Libeskind’s architectual art

Libeskind’s architectual art

A former musical prodigy who studied in Israel for two years, architect Daniel Libeskind never forgot his first glimpse of the Manhattan skyline. It happened in 1959 and left an indelible impression — one that has informed his work ever since, as he has gone on to design iconic buildings that mark the skylines of cities all over the world.


Libeskind, whose "Freedom Tower" design was initially chosen by New York Gov. George Pataki to replace the Twin Towers, started his architecture studies at New York’s Cooper Union College in 1965, but it was in 1989 that he got his first break. Just as he and his childhood sweetheart, his wife Nina, were moving to California from Germany, he learned he had won the design competition for the Jewish Museum in Berlin.

As a master of memorial architecture, one of Libeskind’s newer projects is "Flames of Memory," the 80-foot-high, ‘5,000 square foot Jewish War Veterans of Canada Memorial, which is slated to be finished in Toronto this year. Its amphitheatre seats up to ‘,000, and is encircled by Walls of Honour and Remembrance which display the flags of 30 countries and the insignia of several Canadian armed service branches.

Libeskind’s addition to the Denver Art Museum is under construction, and he’s the architect in charge of the Center for Arts and Culture project in Boston, an $80 million venture. The list of projects on tap fills an entire Web page and includes an apartment high-rise in the center of Warsaw.

Libeskind’s luxury condominium in Union City has a unique twist.

Libeskind recently designed a luxury condo tower perched atop the ’00-foot-high Palisades in Union City, where residents will enjoy spectacular views of Manhattan and New York Harbor. The commercial property twists at its center and will be completed in ‘008.

Libeskind is famous for using voids to denote the absence of essentials, whether they are souls or memories. When he worked on the museum in Berlin, bureaucrats hounded him about his empty spaces. Libeskind’s reply to them was that the spirit of Jewish culture is invisible and indestructible.

Libeskind’s -Jewish Museum in Berlin.

He often collaborates with others and is amazed when people think that’s not a productive road to take. "Too many people are skeptical about democracy," he has said. "They think that if a lot of people are involved, a project won’t turn out well. I don’t believe democracy leads to mediocrity. If you find answers and meaningful ways to do something, that’s when you build something that will endure into the future and not be a folly…. A building is more like a story than an air conditioner or a piece of plumbing. Of course, you need those to make it work. But a building has to mean something."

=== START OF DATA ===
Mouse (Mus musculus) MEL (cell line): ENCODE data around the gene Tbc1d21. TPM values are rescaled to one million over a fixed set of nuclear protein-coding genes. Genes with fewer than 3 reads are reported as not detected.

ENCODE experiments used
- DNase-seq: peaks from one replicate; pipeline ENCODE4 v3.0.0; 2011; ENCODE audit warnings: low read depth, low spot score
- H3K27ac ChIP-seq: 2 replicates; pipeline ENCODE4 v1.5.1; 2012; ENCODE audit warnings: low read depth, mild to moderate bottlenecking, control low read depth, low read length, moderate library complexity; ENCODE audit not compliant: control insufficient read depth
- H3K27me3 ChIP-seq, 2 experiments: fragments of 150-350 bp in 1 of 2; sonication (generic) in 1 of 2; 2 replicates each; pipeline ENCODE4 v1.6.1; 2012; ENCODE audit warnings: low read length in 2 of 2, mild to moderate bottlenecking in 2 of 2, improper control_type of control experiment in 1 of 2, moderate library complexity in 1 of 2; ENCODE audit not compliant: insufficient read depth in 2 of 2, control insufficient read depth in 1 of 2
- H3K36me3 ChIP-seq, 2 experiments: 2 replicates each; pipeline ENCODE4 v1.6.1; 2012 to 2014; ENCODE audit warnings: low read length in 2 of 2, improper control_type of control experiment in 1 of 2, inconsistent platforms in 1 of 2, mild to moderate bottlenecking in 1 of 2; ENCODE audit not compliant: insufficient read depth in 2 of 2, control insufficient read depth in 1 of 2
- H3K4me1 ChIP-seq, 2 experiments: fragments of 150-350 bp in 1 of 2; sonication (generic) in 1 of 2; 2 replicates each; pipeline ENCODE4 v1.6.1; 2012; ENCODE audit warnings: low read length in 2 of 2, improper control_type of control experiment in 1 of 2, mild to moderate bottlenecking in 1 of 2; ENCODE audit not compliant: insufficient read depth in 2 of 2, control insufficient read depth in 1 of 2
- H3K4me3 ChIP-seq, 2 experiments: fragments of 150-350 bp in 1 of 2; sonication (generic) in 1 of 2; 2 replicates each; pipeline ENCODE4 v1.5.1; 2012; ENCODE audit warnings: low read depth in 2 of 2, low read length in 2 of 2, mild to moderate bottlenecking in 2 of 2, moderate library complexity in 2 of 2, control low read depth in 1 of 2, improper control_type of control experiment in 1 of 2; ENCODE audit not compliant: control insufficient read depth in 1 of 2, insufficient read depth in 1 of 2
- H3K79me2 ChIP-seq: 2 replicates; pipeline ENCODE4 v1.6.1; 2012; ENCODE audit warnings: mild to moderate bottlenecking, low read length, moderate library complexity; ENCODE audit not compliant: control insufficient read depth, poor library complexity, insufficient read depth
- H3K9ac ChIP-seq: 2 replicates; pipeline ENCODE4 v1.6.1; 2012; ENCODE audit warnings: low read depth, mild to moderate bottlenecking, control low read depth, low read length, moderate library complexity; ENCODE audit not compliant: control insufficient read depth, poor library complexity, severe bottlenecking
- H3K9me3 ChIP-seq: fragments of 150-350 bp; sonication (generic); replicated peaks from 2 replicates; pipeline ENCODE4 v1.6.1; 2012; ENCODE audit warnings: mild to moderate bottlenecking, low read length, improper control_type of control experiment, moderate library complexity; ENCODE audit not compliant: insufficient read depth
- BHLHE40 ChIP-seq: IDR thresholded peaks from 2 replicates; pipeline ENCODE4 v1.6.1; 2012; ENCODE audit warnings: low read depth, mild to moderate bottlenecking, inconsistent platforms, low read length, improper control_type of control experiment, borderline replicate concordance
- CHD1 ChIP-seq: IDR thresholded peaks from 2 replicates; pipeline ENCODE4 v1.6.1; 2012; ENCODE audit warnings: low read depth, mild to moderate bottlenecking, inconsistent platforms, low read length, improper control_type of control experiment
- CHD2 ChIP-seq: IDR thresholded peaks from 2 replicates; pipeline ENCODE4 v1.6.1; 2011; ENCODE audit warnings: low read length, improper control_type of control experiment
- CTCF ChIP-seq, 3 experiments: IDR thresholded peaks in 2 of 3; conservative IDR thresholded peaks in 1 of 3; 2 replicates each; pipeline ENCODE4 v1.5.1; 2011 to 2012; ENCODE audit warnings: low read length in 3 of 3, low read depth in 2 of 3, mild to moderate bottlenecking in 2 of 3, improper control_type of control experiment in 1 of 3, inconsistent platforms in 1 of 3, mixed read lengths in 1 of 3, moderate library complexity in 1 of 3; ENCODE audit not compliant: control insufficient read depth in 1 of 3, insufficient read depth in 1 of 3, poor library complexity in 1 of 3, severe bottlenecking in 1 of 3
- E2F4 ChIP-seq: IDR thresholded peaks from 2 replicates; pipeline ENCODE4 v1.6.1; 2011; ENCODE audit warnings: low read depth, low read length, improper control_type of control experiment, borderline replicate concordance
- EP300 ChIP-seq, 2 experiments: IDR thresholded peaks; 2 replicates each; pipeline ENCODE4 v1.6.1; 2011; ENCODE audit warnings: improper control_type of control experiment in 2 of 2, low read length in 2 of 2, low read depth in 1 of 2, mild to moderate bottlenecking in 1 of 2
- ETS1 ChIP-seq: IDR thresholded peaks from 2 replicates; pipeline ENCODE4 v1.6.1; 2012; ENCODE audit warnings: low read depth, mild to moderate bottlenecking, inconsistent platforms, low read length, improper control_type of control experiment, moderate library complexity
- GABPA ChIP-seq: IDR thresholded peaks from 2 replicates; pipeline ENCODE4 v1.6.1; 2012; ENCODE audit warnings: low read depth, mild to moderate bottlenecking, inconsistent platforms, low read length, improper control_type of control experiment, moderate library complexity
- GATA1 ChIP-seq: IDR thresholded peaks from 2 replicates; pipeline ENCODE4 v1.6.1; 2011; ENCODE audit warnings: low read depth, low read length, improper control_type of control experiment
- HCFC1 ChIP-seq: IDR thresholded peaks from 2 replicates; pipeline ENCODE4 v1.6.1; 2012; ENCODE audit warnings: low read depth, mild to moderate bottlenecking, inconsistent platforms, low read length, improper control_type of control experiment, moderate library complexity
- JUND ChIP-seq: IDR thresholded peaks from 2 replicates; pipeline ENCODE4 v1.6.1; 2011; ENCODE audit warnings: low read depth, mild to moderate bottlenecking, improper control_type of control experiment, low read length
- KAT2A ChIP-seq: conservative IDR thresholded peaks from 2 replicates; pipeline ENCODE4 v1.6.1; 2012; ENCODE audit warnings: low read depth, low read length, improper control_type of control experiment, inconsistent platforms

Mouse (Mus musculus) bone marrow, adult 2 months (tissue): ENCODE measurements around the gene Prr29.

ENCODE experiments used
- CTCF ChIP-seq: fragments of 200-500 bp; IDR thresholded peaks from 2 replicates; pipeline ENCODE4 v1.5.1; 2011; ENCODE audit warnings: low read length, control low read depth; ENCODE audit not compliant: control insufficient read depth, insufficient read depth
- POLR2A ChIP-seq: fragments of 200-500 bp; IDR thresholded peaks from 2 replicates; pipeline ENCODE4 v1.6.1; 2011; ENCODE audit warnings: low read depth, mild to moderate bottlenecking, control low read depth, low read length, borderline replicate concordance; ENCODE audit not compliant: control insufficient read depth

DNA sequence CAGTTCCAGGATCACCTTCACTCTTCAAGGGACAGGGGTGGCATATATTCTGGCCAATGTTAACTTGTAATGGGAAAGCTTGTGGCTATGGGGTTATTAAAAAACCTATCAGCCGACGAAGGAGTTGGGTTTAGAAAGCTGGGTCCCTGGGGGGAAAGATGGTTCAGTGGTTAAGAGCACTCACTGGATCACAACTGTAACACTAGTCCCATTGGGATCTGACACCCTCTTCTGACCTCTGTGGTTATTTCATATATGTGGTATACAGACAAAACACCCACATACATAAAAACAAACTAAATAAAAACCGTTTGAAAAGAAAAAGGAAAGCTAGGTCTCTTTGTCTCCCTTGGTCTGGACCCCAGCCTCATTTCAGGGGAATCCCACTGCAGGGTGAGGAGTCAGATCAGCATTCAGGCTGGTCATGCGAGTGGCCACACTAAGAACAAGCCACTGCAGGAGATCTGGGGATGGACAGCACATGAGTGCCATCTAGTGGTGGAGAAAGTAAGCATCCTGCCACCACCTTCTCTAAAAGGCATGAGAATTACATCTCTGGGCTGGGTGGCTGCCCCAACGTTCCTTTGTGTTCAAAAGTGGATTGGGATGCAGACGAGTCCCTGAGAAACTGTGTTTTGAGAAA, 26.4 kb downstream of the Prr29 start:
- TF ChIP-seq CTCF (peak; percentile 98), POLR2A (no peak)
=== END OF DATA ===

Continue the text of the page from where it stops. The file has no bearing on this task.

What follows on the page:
When Humboldt University in Berlin awarded Libeskind, the Lodz-born son of Holocaust survivors, an honorary doctorate for his work, he addressed the audience with an intellectual tour de force in which he laid down his architectural philosophy.

"One should attempt to retrieve the spirit of architecture, to recall its humanity, even within a situation in which the goal and the way have been eclipsed," he told the crowd, as quoted on his Website, "The erasure of history and its carriers, the obliviousness of the market economy to the degradation, and ongoing genocide of human beings must be countered with a deeper awareness and action. Architecture is and remains the ethical, the true, the good and the beautiful, no matter what those who know the price of everything and the value of nothing may say."

The highly regarded and sometimes-controversial artist/architect will speak at the United Synagogue of Hoboken, on March ‘1 at 7:30 p.m.

"The lecture is part of the organization’s centennial celebration," said Ken Schept, the congregation’s president. "Part of the centennial involves restoring our own building, which was built in 1915 in the Eastern European tradition. In the 1970s the community almost disappeared, and the building deteriorated. Now we have a growing community of about ’00 families and 100 children at the learning center, and we chose Daniel to speak because we think that [the] story we have to tell is emblematic."

The congregation has hired an architect, Alex Gorlin, who has worked with Libeskind in the past.

"As an architect, Daniel starts with stories and has a profound sense of Jewish history," said Schept. "So who better to invite, when we have our own story that resonates with his spirit?"

Who: Architect David Libeskind

Where: United Synagogue of Hoboken

What: The USH Centennial Series

When: Tuesday, March ‘1, 7:30 p.m.

How: Visit

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